SLR - May 2014 - Jacqueline Donovan

Popliteal Blocks for Foot and Ankle Surgery: Success Rate and Contributing Factors

Reference: Hegewald K., McCann K., Elizaga A, and Hutchinson BL. Popliteal Blocks for Foot and Ankle Surgery: Success Rate and Contributing Factors. Journal of Foot and Ankle Surgery.  53 (2014) 176-178.

Scientific Literature Review

Reviewed By: Jacqueline Donovan, DPM
Residency Program: Grant Medical Center, Columbus, Ohio

Podiatric Relevance: The post-operative period following foot and ankle surgery is often associated with moderate to severe pain. The popliteal nerve block has well-documented safety and efficacy for post-operative pain control. In the foot and ankle literature, contributing factors and the assessment of a learning curve has yet to be studied. The authors analyzed the variables influencing the success rate of popliteal blocks utilizing two different approaches by podiatric surgical residents in various stages of training.
Methods: In the retrospective study, 143 popliteal nerve blocks performed from August 1, 2009 to August 1, 2011 were reviewed. All blocks were performed at a single institution, utilizing a nerve stimulator by podiatric surgical residents within their first three years of training. Data collected included patient age, body mass index (BMI), a pre-versus immediately postoperative block, surgical procedure type and patient reported postoperative pain intensity in the postanesthesia care unit. All blocks were performed in an operating room setting with the patient under general anesthesia. The blocks were performed in standardized fashion using either a lateral or modified posterior approach, using 0.5 percent bupivicaine and 1:200,000 ephinephrine. Lateral blocks were performed using a trans-biceps approach. Modified posterior popliteal blocks were performed using a double injection technique that targeted the tibial nerve within the popliteal fossa and the common peroneal nerve at the level of the fibular neck. The nerve stimulator was introduced perpendicular to the skin at the popliteal crease, 1 cm lateral to the midline. The current was set at 5.0 mA and the needle was advanced until a plantar flexion response was noted at the ankle joint. The current was then decreased until stimulation was lost at 0.6 to 1.0 mA. An injection of 15 mL of local anesthetic was administered near the tibial nerve. The second injection was performed at the level of the fibular neck to target the common peroneal nerve consisting of 10 mL of anesthetic. In all patients, 5 mL of anesthetic was injected along the saphenous nerve distribution. The patients were categorized based on block success (designated by an NRS score of 0 to 4) or failure (NRS score of 5 to 10).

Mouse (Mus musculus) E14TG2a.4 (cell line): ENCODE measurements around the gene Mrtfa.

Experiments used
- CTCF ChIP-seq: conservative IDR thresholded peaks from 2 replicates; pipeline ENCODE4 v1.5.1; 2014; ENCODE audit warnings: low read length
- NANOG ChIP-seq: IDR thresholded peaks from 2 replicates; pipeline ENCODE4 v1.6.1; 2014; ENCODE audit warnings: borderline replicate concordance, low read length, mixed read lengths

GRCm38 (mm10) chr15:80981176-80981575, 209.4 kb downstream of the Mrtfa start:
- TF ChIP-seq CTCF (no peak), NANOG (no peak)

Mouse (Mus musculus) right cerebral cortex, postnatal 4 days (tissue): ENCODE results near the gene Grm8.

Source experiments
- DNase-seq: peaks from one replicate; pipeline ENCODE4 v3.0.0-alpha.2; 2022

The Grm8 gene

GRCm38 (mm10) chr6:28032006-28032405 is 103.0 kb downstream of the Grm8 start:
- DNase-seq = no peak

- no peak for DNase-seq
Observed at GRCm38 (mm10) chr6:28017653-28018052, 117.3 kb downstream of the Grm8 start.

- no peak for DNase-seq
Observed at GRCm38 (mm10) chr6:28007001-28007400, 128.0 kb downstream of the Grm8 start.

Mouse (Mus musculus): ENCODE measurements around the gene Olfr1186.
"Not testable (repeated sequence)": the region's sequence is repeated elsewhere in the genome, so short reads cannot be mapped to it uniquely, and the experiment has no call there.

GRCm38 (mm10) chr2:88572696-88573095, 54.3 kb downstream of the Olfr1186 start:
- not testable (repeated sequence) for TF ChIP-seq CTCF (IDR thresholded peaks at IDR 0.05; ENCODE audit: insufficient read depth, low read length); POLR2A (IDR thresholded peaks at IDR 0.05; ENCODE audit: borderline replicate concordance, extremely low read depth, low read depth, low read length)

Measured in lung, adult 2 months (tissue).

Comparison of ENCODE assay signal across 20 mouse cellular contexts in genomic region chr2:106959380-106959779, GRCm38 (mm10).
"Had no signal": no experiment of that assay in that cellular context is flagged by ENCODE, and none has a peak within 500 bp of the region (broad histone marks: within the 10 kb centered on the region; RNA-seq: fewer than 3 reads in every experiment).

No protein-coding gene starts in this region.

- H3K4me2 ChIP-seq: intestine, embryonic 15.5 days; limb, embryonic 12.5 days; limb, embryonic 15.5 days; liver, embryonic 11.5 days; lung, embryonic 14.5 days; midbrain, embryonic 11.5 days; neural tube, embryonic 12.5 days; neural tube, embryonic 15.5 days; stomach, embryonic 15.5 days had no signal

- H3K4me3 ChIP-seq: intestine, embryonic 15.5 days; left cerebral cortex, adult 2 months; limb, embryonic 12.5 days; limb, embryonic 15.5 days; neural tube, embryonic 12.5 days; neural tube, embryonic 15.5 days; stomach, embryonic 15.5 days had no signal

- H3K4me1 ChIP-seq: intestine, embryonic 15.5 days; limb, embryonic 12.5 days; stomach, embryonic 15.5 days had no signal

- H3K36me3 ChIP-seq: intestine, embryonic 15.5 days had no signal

Results: A total of 143 blocks were performed on 77 female and 66 male patients by residents with 1 to 26 months of training. Eighty-six percent were performed for rearfoot or ankle reconstructive procedures, 13 percent for midfoot surgical procedures and 1 percent for forefoot procedures. Of the 143 blocks that were performed, 109 were successful and 34 failed for an overall success rate of 76 percent. An independent variable analysis showed significant differences in the patients BMI and age between success and failure groups. No significant difference was observed for the variables of block approach or resident months of training. 

Conclusions: Of the 143 blocks that were performed, an overall success rate of 76 percent was noted. The data demonstrated that patient age and BMI contribute to the differences in overall block outcome with more successful blocks observed in older patients and patients with a lower BMI. The present study is the first to report on the performance of popliteal nerve blocks by podiatric residents for foot and ankle surgery. The amount of experience of the resident did not result in any difference in the likelihood of block success.  

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